Austin in transition
Austin is located about 90 miles southeast of Minneapolis and is the headquarters for Hormel Foods, maker of canned pork and ham product SPAM. The city in recent years saw a population and economic resurgence in part as immigrants from West Africa and Southeast Asia moved into the community, predominantly to work in meatpacking. Austin is also home to Hispanic immigrants. According to the 2019 U.S. Census, 17% of Austin’s population are immigrants up from 9.7% in 2011.
The city’s demographic changes brought with it tension between the newcomers and native Austinians. Sarah Kuichtoch, who is Black, moved to Austin in 2009 to find work while caring for her then-newborn. She is now preparing to sell natural hair products.
Although she likes having a support system in town, the racism makes her uncomfortable. “The downside is the longer you live here, you start seeing the race hate, the hatred for people of skin color,” said Kuichtoch. “I’ve actually had somebody actually pour gasoline on me in a car, and they pretended they were my friends.”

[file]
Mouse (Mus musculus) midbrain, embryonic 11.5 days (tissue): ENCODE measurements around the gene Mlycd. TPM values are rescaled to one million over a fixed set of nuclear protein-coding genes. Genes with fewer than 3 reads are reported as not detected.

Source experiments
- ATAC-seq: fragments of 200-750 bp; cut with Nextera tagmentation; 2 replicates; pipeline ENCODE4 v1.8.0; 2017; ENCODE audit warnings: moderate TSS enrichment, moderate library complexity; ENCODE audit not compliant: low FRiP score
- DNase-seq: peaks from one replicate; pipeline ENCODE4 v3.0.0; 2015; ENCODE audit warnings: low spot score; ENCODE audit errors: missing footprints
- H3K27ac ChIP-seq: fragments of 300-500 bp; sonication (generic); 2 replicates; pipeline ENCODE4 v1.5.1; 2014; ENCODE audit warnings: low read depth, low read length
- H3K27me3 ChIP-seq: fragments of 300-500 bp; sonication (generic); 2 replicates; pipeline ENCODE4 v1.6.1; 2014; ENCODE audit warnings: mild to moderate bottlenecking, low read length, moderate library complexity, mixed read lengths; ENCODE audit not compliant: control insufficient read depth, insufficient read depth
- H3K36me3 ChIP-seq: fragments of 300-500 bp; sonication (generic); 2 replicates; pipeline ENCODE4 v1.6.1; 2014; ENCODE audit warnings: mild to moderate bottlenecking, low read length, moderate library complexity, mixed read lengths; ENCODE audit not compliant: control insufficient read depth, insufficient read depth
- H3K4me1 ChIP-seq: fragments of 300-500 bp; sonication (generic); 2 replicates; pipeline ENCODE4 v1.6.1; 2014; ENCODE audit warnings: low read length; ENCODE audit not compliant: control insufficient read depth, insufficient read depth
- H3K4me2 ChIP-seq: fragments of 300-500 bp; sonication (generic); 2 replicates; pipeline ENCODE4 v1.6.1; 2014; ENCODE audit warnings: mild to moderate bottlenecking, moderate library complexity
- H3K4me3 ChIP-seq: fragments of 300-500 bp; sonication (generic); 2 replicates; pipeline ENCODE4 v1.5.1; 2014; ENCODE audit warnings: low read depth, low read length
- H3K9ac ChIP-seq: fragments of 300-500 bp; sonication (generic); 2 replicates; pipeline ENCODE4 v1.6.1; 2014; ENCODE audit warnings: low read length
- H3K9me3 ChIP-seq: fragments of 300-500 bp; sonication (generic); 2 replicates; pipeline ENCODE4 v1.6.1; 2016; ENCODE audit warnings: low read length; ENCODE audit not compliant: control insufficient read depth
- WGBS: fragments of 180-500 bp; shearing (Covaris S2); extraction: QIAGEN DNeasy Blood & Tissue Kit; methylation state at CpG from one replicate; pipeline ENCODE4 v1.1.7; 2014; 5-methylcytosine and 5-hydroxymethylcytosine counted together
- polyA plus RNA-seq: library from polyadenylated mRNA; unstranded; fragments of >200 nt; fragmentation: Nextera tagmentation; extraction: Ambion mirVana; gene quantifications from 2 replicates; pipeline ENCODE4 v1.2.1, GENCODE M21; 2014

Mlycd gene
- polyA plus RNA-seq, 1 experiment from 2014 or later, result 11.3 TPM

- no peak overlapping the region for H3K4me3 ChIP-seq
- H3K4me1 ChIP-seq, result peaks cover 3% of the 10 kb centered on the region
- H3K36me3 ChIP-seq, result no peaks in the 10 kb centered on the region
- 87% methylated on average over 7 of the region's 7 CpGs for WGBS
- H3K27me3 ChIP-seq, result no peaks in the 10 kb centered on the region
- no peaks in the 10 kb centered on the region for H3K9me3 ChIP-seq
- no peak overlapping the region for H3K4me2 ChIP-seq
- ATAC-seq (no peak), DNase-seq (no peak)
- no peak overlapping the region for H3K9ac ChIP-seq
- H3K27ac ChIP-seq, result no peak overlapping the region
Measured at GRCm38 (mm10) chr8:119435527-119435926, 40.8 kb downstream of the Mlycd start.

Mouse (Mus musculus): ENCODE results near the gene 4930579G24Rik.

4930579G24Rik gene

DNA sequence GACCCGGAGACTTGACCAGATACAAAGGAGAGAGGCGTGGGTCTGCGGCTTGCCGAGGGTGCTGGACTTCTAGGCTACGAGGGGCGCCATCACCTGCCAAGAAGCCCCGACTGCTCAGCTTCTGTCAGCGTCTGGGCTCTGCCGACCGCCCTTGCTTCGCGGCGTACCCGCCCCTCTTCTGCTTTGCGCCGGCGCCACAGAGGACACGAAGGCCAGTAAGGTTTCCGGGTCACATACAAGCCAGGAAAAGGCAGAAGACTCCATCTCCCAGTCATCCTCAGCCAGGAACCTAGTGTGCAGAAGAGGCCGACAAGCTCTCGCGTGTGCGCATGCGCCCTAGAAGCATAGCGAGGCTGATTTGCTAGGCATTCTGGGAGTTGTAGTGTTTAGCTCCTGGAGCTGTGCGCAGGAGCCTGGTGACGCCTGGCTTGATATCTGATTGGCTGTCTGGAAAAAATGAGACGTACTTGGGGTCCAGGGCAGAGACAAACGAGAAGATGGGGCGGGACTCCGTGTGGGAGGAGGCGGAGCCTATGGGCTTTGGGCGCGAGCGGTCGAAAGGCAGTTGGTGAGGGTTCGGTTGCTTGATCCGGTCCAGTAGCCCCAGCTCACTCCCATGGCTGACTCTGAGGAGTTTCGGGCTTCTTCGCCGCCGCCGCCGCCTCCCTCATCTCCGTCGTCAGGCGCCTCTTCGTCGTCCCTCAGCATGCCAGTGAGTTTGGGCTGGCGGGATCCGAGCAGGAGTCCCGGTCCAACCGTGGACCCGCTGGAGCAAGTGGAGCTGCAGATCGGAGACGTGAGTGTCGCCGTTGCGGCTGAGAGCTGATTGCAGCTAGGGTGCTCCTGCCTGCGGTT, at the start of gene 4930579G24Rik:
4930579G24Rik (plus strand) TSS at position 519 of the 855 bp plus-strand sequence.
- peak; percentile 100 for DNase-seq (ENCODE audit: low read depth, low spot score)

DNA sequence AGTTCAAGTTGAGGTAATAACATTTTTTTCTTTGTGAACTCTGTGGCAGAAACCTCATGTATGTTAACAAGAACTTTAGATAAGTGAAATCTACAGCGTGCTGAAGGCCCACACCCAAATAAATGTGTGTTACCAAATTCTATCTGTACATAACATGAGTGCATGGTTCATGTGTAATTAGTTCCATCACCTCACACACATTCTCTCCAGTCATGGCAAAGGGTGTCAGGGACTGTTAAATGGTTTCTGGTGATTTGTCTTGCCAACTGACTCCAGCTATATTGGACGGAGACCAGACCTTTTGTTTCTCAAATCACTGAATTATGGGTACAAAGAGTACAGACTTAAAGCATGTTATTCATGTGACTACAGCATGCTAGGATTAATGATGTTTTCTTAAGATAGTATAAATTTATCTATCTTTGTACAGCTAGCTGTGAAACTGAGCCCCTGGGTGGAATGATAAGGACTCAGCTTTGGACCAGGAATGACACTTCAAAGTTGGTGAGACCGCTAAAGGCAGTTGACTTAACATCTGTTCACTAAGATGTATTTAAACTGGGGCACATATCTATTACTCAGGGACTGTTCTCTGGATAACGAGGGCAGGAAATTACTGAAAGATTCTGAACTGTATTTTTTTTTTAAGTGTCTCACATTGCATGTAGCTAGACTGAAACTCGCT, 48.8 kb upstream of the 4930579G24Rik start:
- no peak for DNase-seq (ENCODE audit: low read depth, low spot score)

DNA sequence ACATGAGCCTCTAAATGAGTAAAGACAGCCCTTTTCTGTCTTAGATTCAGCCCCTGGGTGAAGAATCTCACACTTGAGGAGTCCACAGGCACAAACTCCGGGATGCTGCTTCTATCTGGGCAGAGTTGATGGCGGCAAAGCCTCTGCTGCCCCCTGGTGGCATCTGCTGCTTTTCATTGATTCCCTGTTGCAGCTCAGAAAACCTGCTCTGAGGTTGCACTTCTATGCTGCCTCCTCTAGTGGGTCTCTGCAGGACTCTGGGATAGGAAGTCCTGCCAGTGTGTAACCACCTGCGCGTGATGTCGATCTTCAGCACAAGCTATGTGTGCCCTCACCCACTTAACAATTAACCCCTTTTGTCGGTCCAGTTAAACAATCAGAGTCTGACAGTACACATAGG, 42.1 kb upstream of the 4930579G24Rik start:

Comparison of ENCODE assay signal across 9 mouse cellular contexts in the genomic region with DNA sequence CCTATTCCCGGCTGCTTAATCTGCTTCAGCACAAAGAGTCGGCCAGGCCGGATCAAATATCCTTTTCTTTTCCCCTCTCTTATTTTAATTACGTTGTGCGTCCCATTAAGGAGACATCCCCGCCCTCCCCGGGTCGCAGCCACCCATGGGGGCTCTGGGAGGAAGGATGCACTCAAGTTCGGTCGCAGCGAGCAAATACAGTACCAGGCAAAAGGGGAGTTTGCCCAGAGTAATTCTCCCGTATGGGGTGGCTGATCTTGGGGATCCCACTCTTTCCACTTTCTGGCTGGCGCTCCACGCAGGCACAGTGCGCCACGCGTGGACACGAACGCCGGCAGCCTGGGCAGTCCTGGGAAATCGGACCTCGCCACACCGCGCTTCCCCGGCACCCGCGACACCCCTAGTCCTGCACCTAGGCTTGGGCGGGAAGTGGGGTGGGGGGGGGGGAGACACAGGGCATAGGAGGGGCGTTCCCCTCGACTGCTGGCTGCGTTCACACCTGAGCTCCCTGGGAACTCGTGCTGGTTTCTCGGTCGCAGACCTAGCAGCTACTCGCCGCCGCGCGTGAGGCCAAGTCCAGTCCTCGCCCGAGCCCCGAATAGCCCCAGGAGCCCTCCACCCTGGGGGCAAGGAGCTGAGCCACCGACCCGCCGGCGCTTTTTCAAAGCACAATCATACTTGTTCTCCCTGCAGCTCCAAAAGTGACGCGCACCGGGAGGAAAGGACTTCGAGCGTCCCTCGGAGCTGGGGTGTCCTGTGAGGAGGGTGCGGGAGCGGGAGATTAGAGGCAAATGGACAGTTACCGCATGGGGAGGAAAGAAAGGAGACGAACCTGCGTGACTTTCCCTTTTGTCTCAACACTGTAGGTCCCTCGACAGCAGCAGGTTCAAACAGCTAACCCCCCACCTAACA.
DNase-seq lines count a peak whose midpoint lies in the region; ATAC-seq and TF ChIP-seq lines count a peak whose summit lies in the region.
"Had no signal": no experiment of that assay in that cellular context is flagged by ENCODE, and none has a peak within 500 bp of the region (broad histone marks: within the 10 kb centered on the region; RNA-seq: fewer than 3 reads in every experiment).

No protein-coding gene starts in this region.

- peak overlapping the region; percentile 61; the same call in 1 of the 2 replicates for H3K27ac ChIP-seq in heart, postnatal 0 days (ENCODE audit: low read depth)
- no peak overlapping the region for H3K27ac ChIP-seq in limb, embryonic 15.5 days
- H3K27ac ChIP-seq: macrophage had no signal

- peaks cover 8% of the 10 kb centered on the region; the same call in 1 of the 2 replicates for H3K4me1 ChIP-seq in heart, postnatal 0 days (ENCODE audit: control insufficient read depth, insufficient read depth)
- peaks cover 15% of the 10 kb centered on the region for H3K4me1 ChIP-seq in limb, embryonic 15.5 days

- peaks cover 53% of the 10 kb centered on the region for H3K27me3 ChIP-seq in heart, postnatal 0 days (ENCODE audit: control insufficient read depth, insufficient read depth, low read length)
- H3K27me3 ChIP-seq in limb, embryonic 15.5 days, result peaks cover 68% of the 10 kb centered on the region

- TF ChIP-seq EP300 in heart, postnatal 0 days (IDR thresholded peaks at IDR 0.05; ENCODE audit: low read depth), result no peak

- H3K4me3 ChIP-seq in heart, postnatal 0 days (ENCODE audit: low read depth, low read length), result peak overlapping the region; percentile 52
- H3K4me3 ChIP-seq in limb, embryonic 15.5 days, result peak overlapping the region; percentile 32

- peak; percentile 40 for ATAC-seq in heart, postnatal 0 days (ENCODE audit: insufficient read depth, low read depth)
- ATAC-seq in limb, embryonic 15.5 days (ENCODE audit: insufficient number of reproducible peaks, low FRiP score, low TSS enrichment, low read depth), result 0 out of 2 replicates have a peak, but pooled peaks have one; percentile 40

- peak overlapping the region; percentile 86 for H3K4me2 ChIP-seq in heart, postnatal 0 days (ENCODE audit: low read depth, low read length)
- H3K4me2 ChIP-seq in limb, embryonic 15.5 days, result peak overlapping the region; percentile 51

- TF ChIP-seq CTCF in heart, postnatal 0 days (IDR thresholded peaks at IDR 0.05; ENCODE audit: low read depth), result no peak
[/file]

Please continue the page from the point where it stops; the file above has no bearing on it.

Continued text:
Kuichtoch’s incident is not isolated. In 2020, vandals burned the words “China Virus” onto the lawn of a home owned by a person of mixed Chinese-European descent near downtown. Although Austin city officials say he did not report the incident to the police, he interviewed with local media about it, after which he was subject to internet harassment.
Students of color who wanted to protest the incident involving Fiafonou said they experienced pushback from their White classmates. “[The White dudes] were just arguing with us about [protesting, saying] like why do you need to do that? We don’t even know the full results yet,” said Kelijah Greene, who moved to Austin from Chicago and is a senior at Austin High School.
As activists and family members gathered at the Kwik Trip after demonstrating downtown, they laid roses and artificial candles in the shape of a heart where Fiafonou inhaled his last breaths.
While protesters held space, another driver—this time, a White woman driving a red Ford Focus hatchback—tried to drive through the crowd, but was unsuccessful.